ROME — Representing another humiliating blow to RAI in a season of dismal ratings and top-level management upsets, the Italo pubcaster’s bureaucratic holdups have prompted the departure of one of the most prestigious projects on its current slate.
Director Bernardo Bertolucci, who began shooting “The Siege” on Monday in Rome, has responded to RAI’s indecision regarding broadcasting rights to the telefilm by taking it to the pubcaster’s commercial competitor, Mediaset.
The decision was reached Friday following a call from the office of RAI’s recently appointed director general Pier Luigi Celli notifying Bertolucci’s agent that the contract had been suspended.
A ‘disturbing decision’
“An inexplicable and disturbing decision, as well as a deeply offensive one for the manner in which it was made,” Bertolucci commented.With cast and crew ready to roll only three days later, Bertolucci’s representatives contacted Mediaset head of television production Riccardo Tozzi, who came back with a greenlight response just hours later.
Based on a short story by British author James Lasdun and scripted by Bertolucci and Clare Peploe, “The Siege” is a romantic drama about a pianist in love with his African housekeeper. The English-language production stars David Thewlis and Thandie Newton and is being produced by Bertolucci’s Rome-based Fiction company.
The terms of the $1.8 million contract are identical to those drawn up at RAI, giving Mediaset broadcasting rights in Italy and several other territories. The pic’s budget is $2.6 million.
An inherited project
The project originally was put in motion by former RAI president Enzo Siciliano and Sergio Silva, who heads the pubcaster’s Cinemafiction production division. But when Siciliano and most of his board ankled their posts earlier this year, new execs were ushered in, resulting in delays, while budgets and financing terms were reviewed.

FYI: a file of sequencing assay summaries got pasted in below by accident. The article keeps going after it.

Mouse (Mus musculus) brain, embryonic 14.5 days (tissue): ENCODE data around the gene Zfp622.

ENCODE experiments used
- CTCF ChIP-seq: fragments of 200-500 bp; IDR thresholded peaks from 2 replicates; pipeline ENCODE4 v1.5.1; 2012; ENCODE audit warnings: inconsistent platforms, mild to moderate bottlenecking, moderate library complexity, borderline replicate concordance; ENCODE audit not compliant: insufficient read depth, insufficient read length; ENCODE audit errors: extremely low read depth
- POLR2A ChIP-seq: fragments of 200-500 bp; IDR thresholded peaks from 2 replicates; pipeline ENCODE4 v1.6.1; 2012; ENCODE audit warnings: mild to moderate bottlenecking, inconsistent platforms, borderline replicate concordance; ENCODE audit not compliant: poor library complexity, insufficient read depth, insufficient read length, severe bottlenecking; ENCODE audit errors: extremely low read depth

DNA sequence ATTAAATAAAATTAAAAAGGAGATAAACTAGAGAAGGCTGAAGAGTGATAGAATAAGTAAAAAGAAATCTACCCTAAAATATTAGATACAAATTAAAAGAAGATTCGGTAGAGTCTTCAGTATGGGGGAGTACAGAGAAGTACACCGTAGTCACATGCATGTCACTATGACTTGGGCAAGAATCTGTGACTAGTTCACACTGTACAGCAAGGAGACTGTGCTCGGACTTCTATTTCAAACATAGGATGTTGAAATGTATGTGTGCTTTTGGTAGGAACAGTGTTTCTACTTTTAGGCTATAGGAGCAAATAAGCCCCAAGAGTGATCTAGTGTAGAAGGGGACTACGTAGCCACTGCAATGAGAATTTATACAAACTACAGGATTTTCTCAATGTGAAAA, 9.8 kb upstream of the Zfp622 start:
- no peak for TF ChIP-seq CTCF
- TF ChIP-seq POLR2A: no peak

Commenting this weekend on the Bertolucci production glitch, Roberto Zaccaria, who replaced Siciliano as RAI president, called the suspension a technical matter caused by Celli’s recent arrival in the position.
Several other key RAI projects either shooting or at an advanced stage of pre-production now appear stuck in the bureaucratic limbo of funding uncertainty while the new management team finds its feet.
These include Marco Bellocchio’s feature “The Nanny” and Giacomo Campiotti’s “A Time to Love,” a co-production involving several European countries, in which RAI’s stake reportedly is the only outstanding element not yet firmed.
APT, the national association of independent television producers, has called a meeting today to protest RAI’s inefficiency in making good on its funding commitments. The organization charges that despite the pubcaster’s claim of a shift in focus in recent years from acquisitions to production, local producers continue to get a raw deal. “Bertolucci’s is the most clamorous case,” APT president Adriano Arie said. “But there are many other filmmakers and producers living with the anxiety of projects that are put at risk by exasperating delays. The biggest anxiety is for those producers who start shooting anyway, without the certainty that their contracts will be honored.”